15 Exciting Ways To Mentally Stimulate Your Dog’s Mind

By Richard Gray

How to mentally stimulate your dog. It is essential to find an answer this question because mental stimulation is a key aspect in a dog’s health and happiness. 

It’s just as important as physical activity. In fact, mental activities that tax your dog’s brain can tire him out more. 

Stimulating your dog’s brain has positive effects

Being occupied with mentally challenging tasks can also lead to less destructive behavior, less anxiety and loneliness. 

It is in a dog’s nature to be busy. After all, their ancestors scavenged for and hunted food to survive. They used their mind every day to solve problems. So, the dog in your home should also use his natural instincts in activities and games. This will help him to be a more mentally stimulated dog. 

It is important for your dog to use the five senses. He also needs activities that stimulate his desire to be occupied.

Your dog might be barking excessively, pacing up and down, sleeping all the time, or chasing his tail. These are signs that your dog is bored and needs to be mentally stimulated!

 I have I’ve divided this post into four main areas for you to consider:

  • Mentally stimulating activities with food & treats
  • Games That You’ll Be Involved In
  • Games & Activities without Treats or Rewards
  • Socialization Activities

Here is the full list of Contents

Mentally Stimulating Activities With Food & Treats
#1. Making Meals a Challenge
#2. Interactive Puzzles & Enrichment Toys
#3. Make your own puzzle toy
Games that you’ll be involved in!
#4. Choose the Hand Game & Cups/Shell Game
#5. Free Shaping Games
#6. Hot & Cold Game
#7. Red Light, Green Light
#8. Hide & Seek
#9. Training
#10 Obstacle Course
Games & Activities without Treats or Rewards
#11. Fetch
#12. Tug Of War
#13. Sniff and Roam Free Adventures
Socialization Activities
#14. Meeting Playmates
#15. Meeting New People
Where to go next?

In many recommended mentally demanding activities, dog treats are used as a reward.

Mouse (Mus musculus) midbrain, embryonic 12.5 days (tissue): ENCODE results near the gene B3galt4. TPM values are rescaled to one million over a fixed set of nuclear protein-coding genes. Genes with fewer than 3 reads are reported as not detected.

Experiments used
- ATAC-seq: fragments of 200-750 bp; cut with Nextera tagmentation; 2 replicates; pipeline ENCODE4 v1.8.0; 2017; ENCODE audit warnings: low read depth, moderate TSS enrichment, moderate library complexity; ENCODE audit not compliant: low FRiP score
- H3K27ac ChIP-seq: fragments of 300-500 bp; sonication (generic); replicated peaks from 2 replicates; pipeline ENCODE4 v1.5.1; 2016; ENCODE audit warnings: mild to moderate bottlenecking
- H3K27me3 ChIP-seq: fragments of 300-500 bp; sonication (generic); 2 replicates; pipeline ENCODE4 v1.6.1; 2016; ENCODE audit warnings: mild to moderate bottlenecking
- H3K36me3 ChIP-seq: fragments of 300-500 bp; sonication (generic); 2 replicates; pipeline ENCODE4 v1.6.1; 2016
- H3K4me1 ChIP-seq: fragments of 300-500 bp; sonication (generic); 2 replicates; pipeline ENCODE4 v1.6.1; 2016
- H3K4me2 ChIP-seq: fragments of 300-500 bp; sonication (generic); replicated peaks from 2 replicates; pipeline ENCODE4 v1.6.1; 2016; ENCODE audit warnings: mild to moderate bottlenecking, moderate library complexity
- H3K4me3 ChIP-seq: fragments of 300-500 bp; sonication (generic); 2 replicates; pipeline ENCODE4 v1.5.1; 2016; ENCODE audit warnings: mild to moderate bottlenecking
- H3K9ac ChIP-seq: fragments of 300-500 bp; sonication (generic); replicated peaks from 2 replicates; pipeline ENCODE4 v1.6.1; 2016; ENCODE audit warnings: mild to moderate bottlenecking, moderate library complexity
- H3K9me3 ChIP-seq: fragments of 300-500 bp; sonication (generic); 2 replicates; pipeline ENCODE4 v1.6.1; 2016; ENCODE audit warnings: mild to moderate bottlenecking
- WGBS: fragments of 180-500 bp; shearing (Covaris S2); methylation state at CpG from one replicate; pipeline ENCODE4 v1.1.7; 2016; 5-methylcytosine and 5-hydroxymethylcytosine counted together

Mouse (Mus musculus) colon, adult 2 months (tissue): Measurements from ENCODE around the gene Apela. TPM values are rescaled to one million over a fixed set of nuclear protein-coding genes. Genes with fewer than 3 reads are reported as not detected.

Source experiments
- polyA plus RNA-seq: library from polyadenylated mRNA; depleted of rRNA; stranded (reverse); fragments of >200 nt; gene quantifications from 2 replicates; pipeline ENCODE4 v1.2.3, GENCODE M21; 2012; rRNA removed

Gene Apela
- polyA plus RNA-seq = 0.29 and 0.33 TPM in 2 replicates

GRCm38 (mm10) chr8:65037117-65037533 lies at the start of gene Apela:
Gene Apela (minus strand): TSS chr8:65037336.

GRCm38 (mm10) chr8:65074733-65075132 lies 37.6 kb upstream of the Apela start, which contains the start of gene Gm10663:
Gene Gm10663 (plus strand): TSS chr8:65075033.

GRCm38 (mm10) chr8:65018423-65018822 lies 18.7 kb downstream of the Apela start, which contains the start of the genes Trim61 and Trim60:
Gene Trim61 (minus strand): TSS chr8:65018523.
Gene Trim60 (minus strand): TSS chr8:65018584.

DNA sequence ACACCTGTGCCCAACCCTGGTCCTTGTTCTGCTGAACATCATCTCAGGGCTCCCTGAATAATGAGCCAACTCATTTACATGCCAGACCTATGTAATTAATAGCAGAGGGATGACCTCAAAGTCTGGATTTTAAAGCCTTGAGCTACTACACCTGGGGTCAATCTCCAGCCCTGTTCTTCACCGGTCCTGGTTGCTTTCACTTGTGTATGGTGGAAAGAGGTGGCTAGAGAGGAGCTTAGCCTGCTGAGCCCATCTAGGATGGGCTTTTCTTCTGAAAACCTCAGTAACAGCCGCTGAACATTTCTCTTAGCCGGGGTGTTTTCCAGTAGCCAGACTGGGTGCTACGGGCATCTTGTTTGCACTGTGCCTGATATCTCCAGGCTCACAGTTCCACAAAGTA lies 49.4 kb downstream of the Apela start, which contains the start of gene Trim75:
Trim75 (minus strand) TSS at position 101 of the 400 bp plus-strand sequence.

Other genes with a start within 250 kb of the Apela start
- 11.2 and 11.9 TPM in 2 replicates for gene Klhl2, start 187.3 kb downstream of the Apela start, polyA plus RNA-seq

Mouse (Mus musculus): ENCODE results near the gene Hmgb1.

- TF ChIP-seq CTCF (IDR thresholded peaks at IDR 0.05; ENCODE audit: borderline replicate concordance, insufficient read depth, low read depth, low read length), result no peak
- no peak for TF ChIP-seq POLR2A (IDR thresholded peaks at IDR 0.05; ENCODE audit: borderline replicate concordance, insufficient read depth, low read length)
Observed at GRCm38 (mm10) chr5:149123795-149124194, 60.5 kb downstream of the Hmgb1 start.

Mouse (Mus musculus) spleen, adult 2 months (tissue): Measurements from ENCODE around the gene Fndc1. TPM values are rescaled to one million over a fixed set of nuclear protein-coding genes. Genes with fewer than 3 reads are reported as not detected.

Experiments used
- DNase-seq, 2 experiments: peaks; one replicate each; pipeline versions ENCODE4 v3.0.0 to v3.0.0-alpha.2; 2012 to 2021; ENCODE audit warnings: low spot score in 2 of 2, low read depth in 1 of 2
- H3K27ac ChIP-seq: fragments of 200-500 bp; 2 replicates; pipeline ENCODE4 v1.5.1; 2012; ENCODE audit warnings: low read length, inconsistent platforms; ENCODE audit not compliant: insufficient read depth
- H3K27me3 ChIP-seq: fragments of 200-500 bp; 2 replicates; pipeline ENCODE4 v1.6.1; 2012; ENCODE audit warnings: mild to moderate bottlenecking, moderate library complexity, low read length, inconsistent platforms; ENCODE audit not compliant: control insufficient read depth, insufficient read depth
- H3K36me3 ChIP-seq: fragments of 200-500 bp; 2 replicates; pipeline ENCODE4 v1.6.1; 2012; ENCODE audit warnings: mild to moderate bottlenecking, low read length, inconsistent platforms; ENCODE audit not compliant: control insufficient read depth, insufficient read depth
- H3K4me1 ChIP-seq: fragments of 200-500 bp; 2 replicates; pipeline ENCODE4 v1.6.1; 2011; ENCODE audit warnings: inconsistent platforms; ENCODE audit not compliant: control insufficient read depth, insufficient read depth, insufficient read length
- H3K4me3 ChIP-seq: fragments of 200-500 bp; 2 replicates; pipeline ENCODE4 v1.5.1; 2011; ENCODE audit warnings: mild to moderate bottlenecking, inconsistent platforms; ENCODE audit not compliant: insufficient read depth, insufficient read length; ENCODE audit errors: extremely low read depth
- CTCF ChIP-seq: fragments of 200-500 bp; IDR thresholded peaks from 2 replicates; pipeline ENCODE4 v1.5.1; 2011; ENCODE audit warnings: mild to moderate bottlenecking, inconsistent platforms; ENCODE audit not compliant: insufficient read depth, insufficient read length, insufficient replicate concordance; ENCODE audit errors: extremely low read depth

When giving treats, It’s important to not overfeed your dog and to give them only healthy ingredients.

Now, check out the 15 Mentally Stimulating Activities for your dog.

How To Mentally Stimulate Your Dog With Food & Treats

#1. Making Meals a Challenge

A food dispenser makes a dog figure out how to get the food out

Making your dog work for their food is a good start to providing some mental stimulation. The Kong wobbler and the Bob-A-Lot food dispenser are ideal to make your dog use those natural instincts to scavenge food. An added bonus is your dog won’t be bolting down his food. A variation of food dispensers will further make his brain have to work. A tip, put him out in the yard if the noise from the toy rolling around is too much. 

Finding treats and food in the snuffle mat can be a challenge

A ‘snuffle mat’ is also a challenging way for your dog to feed and makes him work to find the food within the creases of the mat.

#2. Interactive Puzzles & Enrichment Toys

Puzzle toys develop your dog’s problem solving skills

Break the boredom and get him thinking with an Interactive puzzle and enrichment toy. These types of toys are great to get your dog really hooked on solving a problem.

Many of the toys available have different levels. Start him off with a level one toy so he can learn the ropes. 

Here are some good examples for you.

Stimulating level one toys for beginners include ‘Snoop Interactive Treat Toy’, Kong Gyro, and the Hol-ee Roller toy. 

Your dog can play alone with The Hol-ee Roller